In the dynamic payments space, it’s hard to pinpoint exactly where voice-tech is at.
In January, Apple revealed to its legions of diehard followers that its Siri virtual assistant was “now actively used on over half a billion devices” after being integrated into the iOS operating system in 2011. But the revelation – unveiled in a release to launch its HomePod wireless speaker – didn’t divulge individual user numbers, frequency of use, their geography or what people usually do with Siri.
Locally, a PwC future of payments report looking at trends out to 2020 also didn’t mention voice technology or smart assistants, albeit noting that payments disruption was “still in its early stages”.
According to new research by Feedilicious, nearly half of Australian adult smartphone users use a voice assistant – a third relying on it daily – mostly to browse the internet, make calls or send text messages, and seek directions. A quarter also said they would be willing to transfer money via voice assistant if it was securely linked to their bank account.
The research, commissioned by Westpac, which today unveiled “Siri for Westpac”, found an even higher proportion, 67 per cent, would be likely to use a voice assistant to check their bank account.
It’s already possible to use Siri to transfer money via apps such as Square Cash or PayPal, while checking accounts can be done via smart assistants offered by various companies, including Amazon’s Alexa and Google Assistant.
But in a move that signals voice recognition technology usage across the industry will only increase, Westpac’s new functionality for Siri enables customers to link their transaction account and make payments to any payee set up in their app or online banking, authenticated by fingerprint or face ID before money is transferred.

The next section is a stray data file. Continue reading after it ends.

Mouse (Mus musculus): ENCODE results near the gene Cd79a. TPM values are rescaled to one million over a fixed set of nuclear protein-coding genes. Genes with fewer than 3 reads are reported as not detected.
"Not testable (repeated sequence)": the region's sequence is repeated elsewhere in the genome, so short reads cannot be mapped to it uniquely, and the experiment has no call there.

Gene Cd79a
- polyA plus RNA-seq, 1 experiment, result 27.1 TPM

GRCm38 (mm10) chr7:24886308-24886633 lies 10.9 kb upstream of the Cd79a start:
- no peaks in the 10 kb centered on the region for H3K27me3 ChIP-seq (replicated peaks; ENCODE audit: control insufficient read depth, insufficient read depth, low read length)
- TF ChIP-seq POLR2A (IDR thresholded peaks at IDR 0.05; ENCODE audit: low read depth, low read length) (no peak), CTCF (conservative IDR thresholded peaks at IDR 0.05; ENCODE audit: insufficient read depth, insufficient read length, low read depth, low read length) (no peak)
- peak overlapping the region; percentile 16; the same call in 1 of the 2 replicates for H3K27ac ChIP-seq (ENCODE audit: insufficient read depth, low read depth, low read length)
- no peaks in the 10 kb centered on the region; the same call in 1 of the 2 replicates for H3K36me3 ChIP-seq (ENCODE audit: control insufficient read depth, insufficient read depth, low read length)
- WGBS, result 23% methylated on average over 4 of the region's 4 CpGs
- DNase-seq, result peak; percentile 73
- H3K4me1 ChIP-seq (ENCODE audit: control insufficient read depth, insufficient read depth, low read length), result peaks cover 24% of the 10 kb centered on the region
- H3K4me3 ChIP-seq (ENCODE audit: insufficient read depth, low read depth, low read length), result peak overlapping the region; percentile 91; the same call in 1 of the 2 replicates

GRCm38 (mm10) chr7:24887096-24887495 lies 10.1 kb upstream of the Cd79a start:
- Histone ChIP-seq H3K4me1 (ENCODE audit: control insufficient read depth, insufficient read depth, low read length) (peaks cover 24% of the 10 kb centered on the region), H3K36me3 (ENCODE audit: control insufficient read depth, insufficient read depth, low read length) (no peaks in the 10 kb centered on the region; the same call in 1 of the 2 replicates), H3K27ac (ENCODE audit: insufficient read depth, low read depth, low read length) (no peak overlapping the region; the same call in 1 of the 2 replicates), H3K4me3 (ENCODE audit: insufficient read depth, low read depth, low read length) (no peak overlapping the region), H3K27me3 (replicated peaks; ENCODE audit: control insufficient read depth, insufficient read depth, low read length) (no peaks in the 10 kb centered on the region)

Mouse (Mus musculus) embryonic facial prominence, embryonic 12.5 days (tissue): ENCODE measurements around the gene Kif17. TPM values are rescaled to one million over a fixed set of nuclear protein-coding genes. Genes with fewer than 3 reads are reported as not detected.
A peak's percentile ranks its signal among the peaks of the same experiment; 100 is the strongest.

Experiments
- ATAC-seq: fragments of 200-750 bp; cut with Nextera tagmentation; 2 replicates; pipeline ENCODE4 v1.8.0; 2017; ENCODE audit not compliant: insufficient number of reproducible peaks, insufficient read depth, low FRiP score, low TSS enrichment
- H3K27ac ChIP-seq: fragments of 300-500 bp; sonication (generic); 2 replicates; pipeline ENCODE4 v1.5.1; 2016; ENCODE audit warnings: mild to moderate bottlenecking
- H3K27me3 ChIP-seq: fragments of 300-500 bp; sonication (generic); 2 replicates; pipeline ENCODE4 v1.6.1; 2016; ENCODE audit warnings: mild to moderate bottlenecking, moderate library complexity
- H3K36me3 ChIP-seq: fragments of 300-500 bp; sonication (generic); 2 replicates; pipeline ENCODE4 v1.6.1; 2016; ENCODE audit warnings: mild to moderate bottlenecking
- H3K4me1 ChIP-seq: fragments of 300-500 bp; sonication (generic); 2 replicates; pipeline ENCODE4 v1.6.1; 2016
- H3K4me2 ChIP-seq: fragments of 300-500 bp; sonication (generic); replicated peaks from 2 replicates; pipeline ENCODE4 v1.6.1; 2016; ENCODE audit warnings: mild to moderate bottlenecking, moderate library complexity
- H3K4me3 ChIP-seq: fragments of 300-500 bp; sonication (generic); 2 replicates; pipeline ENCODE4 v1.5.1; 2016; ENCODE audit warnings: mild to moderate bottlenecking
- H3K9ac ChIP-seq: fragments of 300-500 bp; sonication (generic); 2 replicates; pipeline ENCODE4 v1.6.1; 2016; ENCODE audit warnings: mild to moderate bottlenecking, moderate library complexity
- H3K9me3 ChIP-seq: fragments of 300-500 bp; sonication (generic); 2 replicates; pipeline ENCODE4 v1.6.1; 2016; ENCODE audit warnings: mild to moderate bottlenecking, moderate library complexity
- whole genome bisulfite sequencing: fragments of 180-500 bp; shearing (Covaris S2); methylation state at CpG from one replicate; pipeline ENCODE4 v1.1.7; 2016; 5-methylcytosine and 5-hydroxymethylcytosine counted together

The bank said it marked an Australian banking first, reflecting consumers’ rising use of Siri to “make their lives easier and faster”.
Others are also delving deeper into the voice-tech space, Deloitte this week acquiring Melbourne-based speech analytics provider KnowledgeSpace to provide “better and deeper insights” into customer behaviour for clients with call centres.
Australians have been some of the fastest adopters of payments technology.
Even prior to the launch of the New Payments Platform, which is rapidly improving convenience and speed through the ability to use “PayIDs” such as mobile phone numbers linked to bank accounts, contactless “tap and go” payments have soared in recent years while various wallets and apps flourish.
According to usage by Westpac Visa cardholders, the ratio of contactless to other payments, including chip and magstripe, increased from 81 per cent in January 2016 to 92 per cent in December 2017.
In a first for the economy, The Reserve Bank’s triennial Consumer Payments Survey found that the rise of contactless payments saw cards overtaking cash as the most frequently used means of payment in 2016. It added that while the ability to use a mobile phone at a card terminal through “digital wallets” was relatively new at the time and thus not widely used, consumers were “increasingly using their mobile phones to make online and person-to-person payments”.
But voice recognition or smart assistants weren’t mentioned in the report.
According to the Feedilicious survey of 1000 smartphone users conducted in September, 36 per cent of Australians agreed they’d be more likely to use a voice assistant if it was personalised to remember their personal information and preferences. More broadly, the biggest roadblocks to transferring money via mobile were found to be not having someone’s bank details and the length of time it takes to transfer money.
One of the biggest benefits was being able to transfer cash on the go.
As Westpac’s Dhiren Kulkarni wrote in June, while there have been some headwinds for the take-up of voice-tech, it appears likely to be part of the future: “Voice recognition technology is a sure bet. It just might take a little more time to truly take off.”